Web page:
Alex Song, a future centre-half?

So what qualities would this modern sweeper, or modern centre-half, need? They would have to be a good reader of the game, an excellent passer (especially over long distances), a decent tackler and competent in the air, so they were not targeted when up against a tall striker. In other words, exactly the same as the old-style sweeper, and it is no coincidence that many of the more prominent examples of sweepers – Sammer, Lothar Matthuas, Ruud Gullit – were central midfielders earlier in their career.

Perhaps the most convincing case for their imminent reintroduction is the fact that most top Premiership clubs already have players who match the above description. Arsenal have Alex Song, Manchester United have Michael Carrick, Chelsea have Jon Obi Mikel, Manchester City have Gareth Barry or Vincent Kompany, Tottenham have Tom Huddlestone – all of whom would be comfortable dropping back to allow the full-backs to venture forward.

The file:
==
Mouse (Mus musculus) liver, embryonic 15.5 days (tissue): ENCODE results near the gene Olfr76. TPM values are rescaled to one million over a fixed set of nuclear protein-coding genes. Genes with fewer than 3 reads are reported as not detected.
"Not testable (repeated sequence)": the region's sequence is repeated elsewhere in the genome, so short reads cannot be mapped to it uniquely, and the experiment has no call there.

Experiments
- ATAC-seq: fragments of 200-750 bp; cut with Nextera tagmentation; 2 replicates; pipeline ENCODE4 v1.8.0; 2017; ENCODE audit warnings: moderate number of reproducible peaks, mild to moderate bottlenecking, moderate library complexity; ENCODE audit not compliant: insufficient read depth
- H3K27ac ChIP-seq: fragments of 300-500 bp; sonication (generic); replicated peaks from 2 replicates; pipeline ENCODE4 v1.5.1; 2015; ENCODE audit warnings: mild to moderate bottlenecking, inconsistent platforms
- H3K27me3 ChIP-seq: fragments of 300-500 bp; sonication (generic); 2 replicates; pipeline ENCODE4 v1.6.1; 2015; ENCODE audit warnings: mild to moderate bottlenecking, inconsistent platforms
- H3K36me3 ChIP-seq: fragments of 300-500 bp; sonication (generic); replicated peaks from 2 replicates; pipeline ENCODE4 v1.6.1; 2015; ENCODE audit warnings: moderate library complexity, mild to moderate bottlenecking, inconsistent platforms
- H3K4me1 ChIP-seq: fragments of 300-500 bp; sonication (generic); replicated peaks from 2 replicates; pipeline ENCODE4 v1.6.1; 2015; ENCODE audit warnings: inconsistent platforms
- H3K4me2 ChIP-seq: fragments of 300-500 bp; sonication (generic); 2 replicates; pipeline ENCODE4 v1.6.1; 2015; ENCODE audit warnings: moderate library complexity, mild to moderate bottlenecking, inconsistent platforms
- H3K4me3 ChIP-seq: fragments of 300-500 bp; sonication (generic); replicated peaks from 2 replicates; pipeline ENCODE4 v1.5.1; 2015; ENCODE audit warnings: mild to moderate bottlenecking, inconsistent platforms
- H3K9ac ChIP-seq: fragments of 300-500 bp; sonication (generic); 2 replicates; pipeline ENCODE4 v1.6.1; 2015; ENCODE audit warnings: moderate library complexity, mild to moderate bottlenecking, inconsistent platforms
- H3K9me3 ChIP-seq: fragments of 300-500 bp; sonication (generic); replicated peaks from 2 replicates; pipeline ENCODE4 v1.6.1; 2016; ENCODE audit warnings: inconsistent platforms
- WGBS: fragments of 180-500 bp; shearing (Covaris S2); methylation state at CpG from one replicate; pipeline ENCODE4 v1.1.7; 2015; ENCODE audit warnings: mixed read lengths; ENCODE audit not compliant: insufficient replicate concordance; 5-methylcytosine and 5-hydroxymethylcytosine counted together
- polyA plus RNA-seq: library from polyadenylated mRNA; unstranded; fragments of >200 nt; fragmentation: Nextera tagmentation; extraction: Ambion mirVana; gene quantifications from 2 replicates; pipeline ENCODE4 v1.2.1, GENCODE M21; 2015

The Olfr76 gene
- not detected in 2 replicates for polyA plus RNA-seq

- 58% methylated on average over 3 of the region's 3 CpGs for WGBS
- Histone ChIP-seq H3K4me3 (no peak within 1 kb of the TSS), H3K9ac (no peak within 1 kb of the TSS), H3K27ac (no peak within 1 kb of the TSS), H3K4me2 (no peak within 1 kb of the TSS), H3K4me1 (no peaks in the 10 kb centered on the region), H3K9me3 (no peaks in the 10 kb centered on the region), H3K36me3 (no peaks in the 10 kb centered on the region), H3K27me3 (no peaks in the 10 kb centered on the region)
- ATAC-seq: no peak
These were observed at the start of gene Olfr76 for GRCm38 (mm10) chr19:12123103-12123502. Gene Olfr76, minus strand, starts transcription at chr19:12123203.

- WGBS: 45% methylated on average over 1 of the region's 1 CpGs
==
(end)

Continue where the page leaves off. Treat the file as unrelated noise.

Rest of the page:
Of course, you also need certain types of players in other positions on the pitch. Your centre-backs must be good on the ball, your full-backs must have both pace and stamina, and your wide players must be comfortable drifting into the centre. Not all top-level clubs can boast these players, but football is certainly heading this way on all three counts.

If Brazil use this system on their way to winning the World Cup, expect it to feature more and more across European football in the next few years.

Is the sweeper set for a return to prominence?